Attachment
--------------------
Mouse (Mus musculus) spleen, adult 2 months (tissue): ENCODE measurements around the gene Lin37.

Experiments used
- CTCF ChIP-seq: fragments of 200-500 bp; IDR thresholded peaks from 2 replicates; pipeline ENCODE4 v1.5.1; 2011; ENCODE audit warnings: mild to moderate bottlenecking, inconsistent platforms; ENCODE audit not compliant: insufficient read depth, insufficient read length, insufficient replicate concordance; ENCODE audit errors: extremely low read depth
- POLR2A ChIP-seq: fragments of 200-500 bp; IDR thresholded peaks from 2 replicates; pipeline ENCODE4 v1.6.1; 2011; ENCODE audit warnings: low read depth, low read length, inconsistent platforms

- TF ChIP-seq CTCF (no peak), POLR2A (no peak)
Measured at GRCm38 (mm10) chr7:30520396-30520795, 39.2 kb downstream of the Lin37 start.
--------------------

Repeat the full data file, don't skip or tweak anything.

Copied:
Mouse (Mus musculus) spleen, adult 2 months (tissue): ENCODE measurements around the gene Lin37.

Experiments used
- CTCF ChIP-seq: fragments of 200-500 bp; IDR thresholded peaks from 2 replicates; pipeline ENCODE4 v1.5.1; 2011; ENCODE audit warnings: mild to moderate bottlenecking, inconsistent platforms; ENCODE audit not compliant: insufficient read depth, insufficient read length, insufficient replicate concordance; ENCODE audit errors: extremely low read depth
- POLR2A ChIP-seq: fragments of 200-500 bp; IDR thresholded peaks from 2 replicates; pipeline ENCODE4 v1.6.1; 2011; ENCODE audit warnings: low read depth, low read length, inconsistent platforms

- TF ChIP-seq CTCF (no peak), POLR2A (no peak)
Measured at GRCm38 (mm10) chr7:30520396-30520795, 39.2 kb downstream of the Lin37 start.